Aston Martin learned what we've known about complex supply chain

Brian Ray

Published: April 23, 2014 1:32 pm ET
Updated: April 23, 2014 1:35 pm ET

Related to this story

Topics Thermoforming, Reshoring

The story of the United States’ trade deficit with China (over $318 billion in 2013) is one that most of us are familiar with. Cheaper labor costs and more limited regulations often mean that “Made in China” is cheaper than “Made in America.”

But as the executives at Aston Martin will tell you, the true costs of outsourcing your manufacturing might not look so good over the longer term.

Plastics News has covered the incident extensively, and the story of the faulty pedals is filled with complex supply chain dynamics. The precise origin of Aston Martin’s faulty pedals is a bit murky, but one thing is very clear. The auto manufacturer had no idea what was going on at the business end of its supply chain.

This certainly isn’t an issue unique to luxury British automakers. Back in February, a majority of Plastics News readers admitted that their supply chain is more of a mystery than a sure thing.

Offshore plastics manufacturing, outsourced far down the supply chain, is often cheaper than dealing directly with a domestic manufacturer. At least initially. But the long-term, serious issues can work their way up the supply chain and cause big problems.

That’s the core issue behind why several of our customers have reshored their plastics manufacturing to Ray Products, while keeping their assembly plants offshore to take advantage of lower labor prices. They have us thermoform plastic parts here in Ontario, Calif. When the parts are ready, we ship them to the customers’ assembly facilities in China.

Beyond trust and quality issues, large-scale, heavy-gauge thermoforming is a relatively uncommon process in China and other offshore manufacturing centers. That’s why a few times every month, Ray Products’ loading dock is stacked with boxes and crates labeled for shipment to China with a large “Made in the USA” sticker on the side, swimming against the current of a $318 billion trade deficit.

It seems like Aston Martin has learned a lesson from their experience and is planning a bit of reshoring in the near future. With a bit of luck and a less mysterious supply chain; maybe Mr. Bond won’t have to deal with a snapped accelerator pedal the next time he’s trying to save the world.

Brian Ray

President

Ray Products Co. Inc.

Ontario, Calif.


Comments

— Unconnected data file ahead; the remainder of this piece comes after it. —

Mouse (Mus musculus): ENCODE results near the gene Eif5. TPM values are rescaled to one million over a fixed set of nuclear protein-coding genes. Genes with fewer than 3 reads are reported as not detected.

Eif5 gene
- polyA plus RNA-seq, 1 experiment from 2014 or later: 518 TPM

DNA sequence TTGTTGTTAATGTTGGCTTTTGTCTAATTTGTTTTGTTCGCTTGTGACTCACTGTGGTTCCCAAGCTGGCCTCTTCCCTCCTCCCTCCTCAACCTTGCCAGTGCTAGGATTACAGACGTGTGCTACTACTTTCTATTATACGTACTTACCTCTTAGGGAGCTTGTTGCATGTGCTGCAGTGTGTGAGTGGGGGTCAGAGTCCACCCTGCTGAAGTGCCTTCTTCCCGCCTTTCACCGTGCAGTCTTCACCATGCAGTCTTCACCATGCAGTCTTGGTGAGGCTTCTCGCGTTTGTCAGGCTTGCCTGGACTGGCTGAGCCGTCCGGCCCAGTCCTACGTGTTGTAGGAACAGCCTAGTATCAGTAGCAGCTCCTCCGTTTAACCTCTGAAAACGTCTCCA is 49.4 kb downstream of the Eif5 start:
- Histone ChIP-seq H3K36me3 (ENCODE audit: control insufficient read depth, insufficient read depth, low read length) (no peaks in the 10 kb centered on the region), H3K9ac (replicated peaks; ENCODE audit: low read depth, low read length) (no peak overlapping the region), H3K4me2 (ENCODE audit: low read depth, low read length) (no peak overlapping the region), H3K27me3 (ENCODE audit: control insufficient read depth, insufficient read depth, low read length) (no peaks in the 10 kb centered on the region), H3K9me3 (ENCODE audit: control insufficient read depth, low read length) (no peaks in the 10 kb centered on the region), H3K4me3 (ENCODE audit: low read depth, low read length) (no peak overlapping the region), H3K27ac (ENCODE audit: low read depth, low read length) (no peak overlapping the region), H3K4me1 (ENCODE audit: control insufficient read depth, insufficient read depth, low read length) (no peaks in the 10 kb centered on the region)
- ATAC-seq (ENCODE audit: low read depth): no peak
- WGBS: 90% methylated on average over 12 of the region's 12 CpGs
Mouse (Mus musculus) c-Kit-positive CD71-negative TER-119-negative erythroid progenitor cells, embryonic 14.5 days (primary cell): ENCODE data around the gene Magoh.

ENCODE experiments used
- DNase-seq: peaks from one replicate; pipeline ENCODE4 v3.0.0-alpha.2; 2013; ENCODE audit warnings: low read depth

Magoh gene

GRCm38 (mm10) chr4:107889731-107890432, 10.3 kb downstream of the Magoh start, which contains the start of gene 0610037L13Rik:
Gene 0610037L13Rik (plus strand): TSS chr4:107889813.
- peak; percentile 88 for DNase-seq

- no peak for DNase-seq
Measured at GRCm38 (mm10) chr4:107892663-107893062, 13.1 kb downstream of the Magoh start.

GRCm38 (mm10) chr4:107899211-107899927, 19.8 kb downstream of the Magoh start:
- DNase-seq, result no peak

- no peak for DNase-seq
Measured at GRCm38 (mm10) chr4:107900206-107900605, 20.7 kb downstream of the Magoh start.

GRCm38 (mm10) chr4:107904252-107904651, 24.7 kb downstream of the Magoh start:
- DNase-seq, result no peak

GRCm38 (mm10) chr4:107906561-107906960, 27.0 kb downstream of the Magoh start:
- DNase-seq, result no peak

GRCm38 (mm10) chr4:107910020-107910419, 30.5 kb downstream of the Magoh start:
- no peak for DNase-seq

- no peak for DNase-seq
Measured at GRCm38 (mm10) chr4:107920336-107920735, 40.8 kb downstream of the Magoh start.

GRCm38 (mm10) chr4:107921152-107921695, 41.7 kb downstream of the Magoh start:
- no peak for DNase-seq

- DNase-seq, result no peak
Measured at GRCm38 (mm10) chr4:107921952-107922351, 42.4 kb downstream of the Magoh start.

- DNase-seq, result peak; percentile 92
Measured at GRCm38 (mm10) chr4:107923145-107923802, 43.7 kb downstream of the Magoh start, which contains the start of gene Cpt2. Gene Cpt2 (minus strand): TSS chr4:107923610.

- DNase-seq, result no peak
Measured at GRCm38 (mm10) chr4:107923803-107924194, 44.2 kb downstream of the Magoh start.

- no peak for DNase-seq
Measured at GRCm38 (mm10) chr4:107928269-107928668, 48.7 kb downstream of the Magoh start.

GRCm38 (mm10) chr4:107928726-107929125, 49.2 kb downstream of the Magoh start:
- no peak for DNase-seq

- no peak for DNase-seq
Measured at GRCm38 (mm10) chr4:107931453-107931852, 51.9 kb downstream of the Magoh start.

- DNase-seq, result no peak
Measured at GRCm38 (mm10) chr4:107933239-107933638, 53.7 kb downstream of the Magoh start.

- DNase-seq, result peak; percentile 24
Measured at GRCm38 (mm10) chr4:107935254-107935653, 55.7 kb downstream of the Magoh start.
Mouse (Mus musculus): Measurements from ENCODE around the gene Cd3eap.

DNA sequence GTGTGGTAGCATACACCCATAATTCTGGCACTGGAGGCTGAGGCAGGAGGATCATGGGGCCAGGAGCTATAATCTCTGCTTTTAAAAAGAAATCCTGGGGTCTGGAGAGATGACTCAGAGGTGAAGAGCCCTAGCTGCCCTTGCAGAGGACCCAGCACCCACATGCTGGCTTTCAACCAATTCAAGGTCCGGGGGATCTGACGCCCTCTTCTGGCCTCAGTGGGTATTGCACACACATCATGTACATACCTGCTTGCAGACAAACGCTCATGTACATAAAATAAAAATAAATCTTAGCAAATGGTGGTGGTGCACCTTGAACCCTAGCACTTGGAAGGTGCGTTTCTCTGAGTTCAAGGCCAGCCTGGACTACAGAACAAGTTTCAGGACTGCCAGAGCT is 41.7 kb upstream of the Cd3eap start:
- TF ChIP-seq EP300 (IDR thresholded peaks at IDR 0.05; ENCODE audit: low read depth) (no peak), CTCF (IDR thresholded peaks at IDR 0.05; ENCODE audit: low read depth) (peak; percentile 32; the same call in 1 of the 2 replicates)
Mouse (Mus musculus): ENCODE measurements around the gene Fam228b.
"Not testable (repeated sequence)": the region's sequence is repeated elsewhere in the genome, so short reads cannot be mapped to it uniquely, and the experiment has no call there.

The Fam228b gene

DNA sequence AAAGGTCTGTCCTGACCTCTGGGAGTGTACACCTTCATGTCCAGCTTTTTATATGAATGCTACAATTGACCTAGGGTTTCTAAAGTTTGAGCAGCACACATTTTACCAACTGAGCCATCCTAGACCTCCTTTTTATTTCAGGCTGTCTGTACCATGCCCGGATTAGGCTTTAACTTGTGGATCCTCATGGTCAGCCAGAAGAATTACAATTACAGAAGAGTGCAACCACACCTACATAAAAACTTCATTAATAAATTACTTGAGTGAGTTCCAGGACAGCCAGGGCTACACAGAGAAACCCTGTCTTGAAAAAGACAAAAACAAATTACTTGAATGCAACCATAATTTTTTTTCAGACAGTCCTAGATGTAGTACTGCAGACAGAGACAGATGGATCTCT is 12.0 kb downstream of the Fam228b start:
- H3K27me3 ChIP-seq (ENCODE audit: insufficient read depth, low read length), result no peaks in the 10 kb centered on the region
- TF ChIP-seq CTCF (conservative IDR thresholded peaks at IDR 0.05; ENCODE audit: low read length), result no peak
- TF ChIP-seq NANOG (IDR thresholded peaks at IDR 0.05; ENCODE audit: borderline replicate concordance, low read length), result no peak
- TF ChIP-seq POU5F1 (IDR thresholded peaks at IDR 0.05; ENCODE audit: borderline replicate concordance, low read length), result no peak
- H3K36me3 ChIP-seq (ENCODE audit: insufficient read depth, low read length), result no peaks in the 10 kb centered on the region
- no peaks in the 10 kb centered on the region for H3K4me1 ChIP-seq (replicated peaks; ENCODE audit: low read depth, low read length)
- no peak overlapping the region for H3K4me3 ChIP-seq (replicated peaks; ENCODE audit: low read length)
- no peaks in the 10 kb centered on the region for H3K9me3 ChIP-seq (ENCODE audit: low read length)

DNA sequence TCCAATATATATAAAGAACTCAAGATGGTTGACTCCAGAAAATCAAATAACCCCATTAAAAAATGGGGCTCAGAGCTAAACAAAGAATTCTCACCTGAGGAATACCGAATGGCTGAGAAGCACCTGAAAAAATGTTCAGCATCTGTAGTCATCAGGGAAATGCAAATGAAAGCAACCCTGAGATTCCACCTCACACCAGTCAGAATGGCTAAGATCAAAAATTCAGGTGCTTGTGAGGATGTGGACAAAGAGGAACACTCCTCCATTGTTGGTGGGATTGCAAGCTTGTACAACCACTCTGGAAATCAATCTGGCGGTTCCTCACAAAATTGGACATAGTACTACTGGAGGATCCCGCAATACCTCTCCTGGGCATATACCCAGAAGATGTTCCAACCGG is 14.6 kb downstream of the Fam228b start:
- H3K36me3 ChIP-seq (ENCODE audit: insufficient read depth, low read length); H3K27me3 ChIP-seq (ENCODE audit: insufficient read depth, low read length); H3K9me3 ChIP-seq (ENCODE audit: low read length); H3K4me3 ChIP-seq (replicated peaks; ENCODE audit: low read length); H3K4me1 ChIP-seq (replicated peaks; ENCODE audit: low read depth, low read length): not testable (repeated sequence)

Aston Martin learned what we've known about complex supply chain

Brian Ray

Published: April 23, 2014 1:32 pm ET
Updated: April 23, 2014 1:35 pm ET

Post Your Comments


Back to story


More stories

Image

Ameriform plans $7.5 million expansion

October 16, 2014 12:57 pm ET

Ameriform Inc. has earmarked $7.5 million to expand its thermoforming, extrusion and rotational molding operations in Muskegon, Mich.    More

Image

Peiyu looks at Vietnam expansion

October 15, 2014 11:21 am ET

Taiwanese packaging firm Peiyu Plastics Corp. is making a big bet on Vietnam, with plans to significantly upgrade its factory there to tap local...    More

Image

Reshoring trend seen in machine sales for KraussMaffei in US

October 13, 2014 6:00 am ET

So far, 2014 is going really well for machinery major KraussMaffei Group.    More

Image

Garden equipment specialist East Jordan Plastics grows new business

October 10, 2014 1:22 pm ET

Thermoformer and recycler East Jordan Plastics Inc. is boosting its injection molding capabilities and has recently added a new line of injection...    More

Market Reports

Plastics Recycling Trends in North America

This report is a review and analysis of the North American Plastics Recycling Industry, including key trends and statistics based on 2013 performance. We examine market environment factors, regulatory issues, industry challenges, key drivers and emerging trends in post-consumer and post-industrial recycling.

Learn more

Plastics in Mexico - State of the Industry Report

This report analyzes the $20 million dollar plastics industry in Mexico including sales of machinery & equipment, resins and finished products.

Our analysts provide insight on business trends, foreign investment, top end markets and plastics processing activity. The report also provides important data on exports, production, employment and value of plastics products manufactured.

Learn more

Plastics Caps & Closures Market Report

The annual recap of top trends and future outlook for the plastics caps & closures market features interviews with industry thought leaders and Bill Wood’s economic forecast of trends in growing end markets. You will also gain insight on trends in caps design, materials, machinery, molds & tooling and reviews of mergers & acquisitions.

Learn more

Upcoming Plastics News Events

January 14, 2015 - January 14, 2015Plastics in Automotive

February 4, 2015 - February 6, 2015Plastics News Executive Forum 2015

June 2, 2015 - June 3, 2015Plastics Financial Summit - Chicago 2015

September 16, 2015 - September 18, 2015Plastics Caps & Closures - September 2015

More Events